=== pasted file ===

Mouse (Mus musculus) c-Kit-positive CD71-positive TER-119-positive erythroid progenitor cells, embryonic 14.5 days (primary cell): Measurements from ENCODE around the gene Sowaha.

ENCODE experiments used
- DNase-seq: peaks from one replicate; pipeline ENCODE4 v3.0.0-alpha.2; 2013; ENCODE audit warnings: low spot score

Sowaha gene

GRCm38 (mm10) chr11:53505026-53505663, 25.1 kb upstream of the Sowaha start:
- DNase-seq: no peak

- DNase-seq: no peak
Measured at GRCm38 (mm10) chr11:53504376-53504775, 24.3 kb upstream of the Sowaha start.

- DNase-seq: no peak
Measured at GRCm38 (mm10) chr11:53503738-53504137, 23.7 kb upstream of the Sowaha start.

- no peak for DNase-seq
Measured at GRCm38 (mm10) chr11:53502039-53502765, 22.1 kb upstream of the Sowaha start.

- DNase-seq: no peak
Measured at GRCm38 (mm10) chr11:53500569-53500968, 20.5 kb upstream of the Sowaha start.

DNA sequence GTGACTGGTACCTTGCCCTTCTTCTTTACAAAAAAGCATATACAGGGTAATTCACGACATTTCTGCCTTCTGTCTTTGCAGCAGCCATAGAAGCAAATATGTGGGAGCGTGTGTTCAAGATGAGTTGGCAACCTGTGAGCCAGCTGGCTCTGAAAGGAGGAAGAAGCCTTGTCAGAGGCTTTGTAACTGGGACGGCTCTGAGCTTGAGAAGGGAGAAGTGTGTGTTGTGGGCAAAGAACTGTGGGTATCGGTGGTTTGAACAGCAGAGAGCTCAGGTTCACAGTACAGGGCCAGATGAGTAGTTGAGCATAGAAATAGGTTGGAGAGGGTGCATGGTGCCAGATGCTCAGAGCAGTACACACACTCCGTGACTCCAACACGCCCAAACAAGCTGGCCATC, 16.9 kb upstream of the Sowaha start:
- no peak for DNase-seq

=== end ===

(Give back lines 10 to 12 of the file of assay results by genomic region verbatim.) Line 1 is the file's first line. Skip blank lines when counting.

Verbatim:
Measured at GRCm38 (mm10) chr11:53503738-53504137, 23.7 kb upstream of the Sowaha start.

- no peak for DNase-seq
Measured at GRCm38 (mm10) chr11:53502039-53502765, 22.1 kb upstream of the Sowaha start.